Panama has always excited my curiosity. It is a former Spanish colony that was liberated into an America colony, then granted its independence. The country boasts the closest distance between the Atlantic and Pacific (50 miles), more species of birds than all of North America, two distinct climates on each coast, a currency called the balboa, which has a picture of George Washington on the $1 balboa note and looks, feels, and spends exactly like a US Dollar because it is one. Oh, and the weather is heavenly.
When I originally booked the trip I decided to recycle the concept my roommate and I used on our trip to the South American continent last January. Fly into one city and out of another. Last year we flew into Buenos Aires, Argentina and out of Lima, Peru. Part of the trip's success depended upon this planning; "We don't need to be anywhere for a month, but we have to get to Lima. That's all we have to do." I booked a flight to Panama and out of Venezuela and said to myself, "I'll take care of the little details later."
The little details have become quite enormous challenges. Apparently, Colombia and Panama are separated by a jungle so dense that no roads pass through it. The Pan-American Highway, which in theory runs from Fairbanks, Alaska, to Rio Gallegos, Argentina (I've done both ends) actually ceases in Panama's Darien Gap. From there, you put your car on a cargo vessel and start again 90 miles into Colombia. The area is so difficult to traverse that the US government and every travel guide I've read suggests, "Don't even try it." Its run by Colombian drug traffickers and rebels. This is from the Lonely Planet Guide to Panama:
"The US State Department warns travelers not to cross an invisible like that extends from Punta Carreto to Yaviza and south to Punta Pina. The area from Nazaret to Punusa is like a low intensity war zone. The paramilitaries and rebels move in big groups armed with rocket launchers, flamethrowers, and machine guns. Panamanian border police buzz the sky in helicopter gunships and tote AK-47s. Travel to the towns of Pinogasa, Yape, Boca de Cupe and Paya is foolhardy at best."
The Darien Gap is considered by some to be the rainforest least affected by human contact. The Spanish lost thousands of men trying to get through it, and it has changed very little since western explorations in the 1500s. There are still no precise satellite images of the area. What does this mean? It means I gotta get on one of these cargo vessels.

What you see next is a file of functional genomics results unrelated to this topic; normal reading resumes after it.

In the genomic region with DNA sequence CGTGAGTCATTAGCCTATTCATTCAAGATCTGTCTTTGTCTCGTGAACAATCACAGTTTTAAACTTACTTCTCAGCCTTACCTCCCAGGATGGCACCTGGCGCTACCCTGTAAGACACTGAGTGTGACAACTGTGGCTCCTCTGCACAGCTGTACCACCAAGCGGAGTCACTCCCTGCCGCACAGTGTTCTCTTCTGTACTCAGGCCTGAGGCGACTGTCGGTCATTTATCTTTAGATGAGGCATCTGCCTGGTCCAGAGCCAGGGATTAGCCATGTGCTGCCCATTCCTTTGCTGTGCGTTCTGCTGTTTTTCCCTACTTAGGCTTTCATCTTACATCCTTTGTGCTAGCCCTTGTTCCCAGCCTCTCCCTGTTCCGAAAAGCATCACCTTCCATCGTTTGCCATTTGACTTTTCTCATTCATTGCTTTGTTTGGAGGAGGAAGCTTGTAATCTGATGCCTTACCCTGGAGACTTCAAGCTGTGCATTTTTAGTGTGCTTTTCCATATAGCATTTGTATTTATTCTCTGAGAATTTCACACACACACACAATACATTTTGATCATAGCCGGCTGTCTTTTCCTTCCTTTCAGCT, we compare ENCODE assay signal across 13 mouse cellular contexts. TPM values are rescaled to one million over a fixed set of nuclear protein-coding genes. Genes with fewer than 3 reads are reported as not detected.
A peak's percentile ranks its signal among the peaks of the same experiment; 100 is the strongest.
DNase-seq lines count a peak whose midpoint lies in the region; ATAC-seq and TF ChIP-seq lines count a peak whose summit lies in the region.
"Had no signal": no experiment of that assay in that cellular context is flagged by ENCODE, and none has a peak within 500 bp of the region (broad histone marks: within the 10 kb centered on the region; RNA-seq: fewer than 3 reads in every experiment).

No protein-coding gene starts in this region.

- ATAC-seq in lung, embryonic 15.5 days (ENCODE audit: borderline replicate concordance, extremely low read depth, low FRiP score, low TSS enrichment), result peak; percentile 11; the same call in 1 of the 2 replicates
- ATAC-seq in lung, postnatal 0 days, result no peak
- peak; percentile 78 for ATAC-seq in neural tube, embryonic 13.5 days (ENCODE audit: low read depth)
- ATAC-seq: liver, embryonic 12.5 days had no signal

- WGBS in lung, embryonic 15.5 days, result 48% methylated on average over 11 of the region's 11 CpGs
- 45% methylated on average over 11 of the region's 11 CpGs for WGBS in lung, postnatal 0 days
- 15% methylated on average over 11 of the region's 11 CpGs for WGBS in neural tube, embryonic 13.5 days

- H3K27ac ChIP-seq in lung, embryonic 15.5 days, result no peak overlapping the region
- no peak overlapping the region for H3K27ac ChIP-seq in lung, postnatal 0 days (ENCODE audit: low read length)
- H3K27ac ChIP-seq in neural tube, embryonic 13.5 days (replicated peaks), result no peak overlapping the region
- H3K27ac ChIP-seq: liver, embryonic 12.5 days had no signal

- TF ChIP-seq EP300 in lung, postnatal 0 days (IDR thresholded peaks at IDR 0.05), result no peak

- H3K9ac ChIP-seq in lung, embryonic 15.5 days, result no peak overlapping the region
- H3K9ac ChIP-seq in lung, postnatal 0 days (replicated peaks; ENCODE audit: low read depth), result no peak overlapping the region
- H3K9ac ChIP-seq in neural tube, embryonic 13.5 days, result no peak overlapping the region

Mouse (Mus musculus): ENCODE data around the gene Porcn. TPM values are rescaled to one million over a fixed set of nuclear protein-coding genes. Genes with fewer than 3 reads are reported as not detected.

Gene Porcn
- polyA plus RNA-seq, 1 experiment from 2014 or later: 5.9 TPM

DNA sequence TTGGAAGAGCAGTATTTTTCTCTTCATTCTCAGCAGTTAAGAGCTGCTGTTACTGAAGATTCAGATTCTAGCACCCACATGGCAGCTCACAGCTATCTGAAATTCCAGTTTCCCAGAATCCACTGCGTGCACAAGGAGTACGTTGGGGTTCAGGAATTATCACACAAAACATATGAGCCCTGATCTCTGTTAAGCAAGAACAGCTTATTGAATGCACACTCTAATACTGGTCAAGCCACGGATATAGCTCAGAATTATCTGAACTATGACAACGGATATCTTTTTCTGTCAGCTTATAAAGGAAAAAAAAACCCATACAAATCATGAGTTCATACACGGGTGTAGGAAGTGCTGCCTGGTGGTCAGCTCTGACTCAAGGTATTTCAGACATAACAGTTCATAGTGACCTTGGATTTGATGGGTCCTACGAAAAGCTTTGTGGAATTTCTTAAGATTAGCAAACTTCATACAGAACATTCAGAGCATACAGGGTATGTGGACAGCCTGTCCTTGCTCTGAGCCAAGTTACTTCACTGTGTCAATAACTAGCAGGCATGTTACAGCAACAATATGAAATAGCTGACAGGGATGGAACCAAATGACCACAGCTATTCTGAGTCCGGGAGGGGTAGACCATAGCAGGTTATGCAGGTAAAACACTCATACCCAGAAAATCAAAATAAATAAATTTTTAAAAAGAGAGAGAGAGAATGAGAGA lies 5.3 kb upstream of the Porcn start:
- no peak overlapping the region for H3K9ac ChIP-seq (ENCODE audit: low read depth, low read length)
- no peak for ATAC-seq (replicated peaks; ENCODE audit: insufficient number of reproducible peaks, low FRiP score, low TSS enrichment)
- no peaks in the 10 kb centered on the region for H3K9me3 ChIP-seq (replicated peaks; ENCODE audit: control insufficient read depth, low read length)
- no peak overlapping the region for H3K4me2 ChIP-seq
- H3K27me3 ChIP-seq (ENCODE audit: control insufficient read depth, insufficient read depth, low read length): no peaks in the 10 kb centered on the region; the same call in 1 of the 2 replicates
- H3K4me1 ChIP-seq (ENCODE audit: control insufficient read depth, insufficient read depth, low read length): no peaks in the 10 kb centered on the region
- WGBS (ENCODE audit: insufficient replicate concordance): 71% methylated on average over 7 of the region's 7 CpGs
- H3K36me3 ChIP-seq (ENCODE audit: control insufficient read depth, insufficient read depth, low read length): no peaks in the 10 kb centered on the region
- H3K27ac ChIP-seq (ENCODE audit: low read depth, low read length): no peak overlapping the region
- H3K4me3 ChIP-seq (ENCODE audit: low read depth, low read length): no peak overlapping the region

So that can be arranged in Panama City, or Colon on the northern coast. This 4-day boat ride puts me in Cartagena, Colombia, where it is very easy to catch an 8-hour bus ride to Maracaibo, Venezeula. Flying from Panama to Colombia is certainly cheap, but problems arise when you end up in Bogota, and all the available bus routes to Venezeula are a tad dangerous.
Further complicating matters is the visa required for entering Venezuela by land. If you fly into Venezuela they could give a shit how long you stay or why you came. "You came on a plane! Oh my! Please rich man, stay with your iron bird a while!" Arriving by land or sea is totally different. You need to get a visa before you leave, and you need about 6 pieces of information that prove you exist. Employment letter, bank letter, birth certificate, passport, photographs, driver's license, immunization records etc... The Venezuelan Embassy is on 51st and Madison. I think I can get a visa on Tuesday but if they give me one of these, "Oh no, this won't be ready for six weeks," I'm screwed.
Plan C is just to pay for a $400 one-way flight to Caracas from Panama City. But since I feel like I got a JFK-Panama / Caracas-JFK flight for $600, and could have gone to India for a grand, AND I'd be missing a considerably more exciting traveling itinerary, I'm hesitant to do it. Part of me just wants to show up without the visa and say, "Oops, I forgot." But I don't know how to say "Oops" or "I don't want to go to jail" in Spanish.
But... as I've done more research, I realized Venezuela is not just a place to get to but a vacation in and of itself. A 6-day hike up a table-top mountain in southwestern Venezuela (on the Guyana/Brazil border) costs $300 all inclusive. You spend two days on top of a mountain where 70% of the plant and animal life exists only on this mountain. An isolated eco-system. Venezuela has rainforests, deserts, white and pink sand beaches, archipelagos, the Andes Mountains, the continent's largest lake, and 15 cents/gallon gasoline. So a flight might be worth the extra time in Venezuela.
In any case, this trip should prove to be completely unpredictable. I won't go on and on about things I hope to do because my itinerary at this point is shaky Sanskrit scrawled on a cough. What I do know is, thanks to Long Island University Hospital, I won't be getting Yellow Fever anytime in the next ten years. Uncle Sam and I say, "Screw you mosquitos."
Enjoy your New Years festivities. If you need anything please email.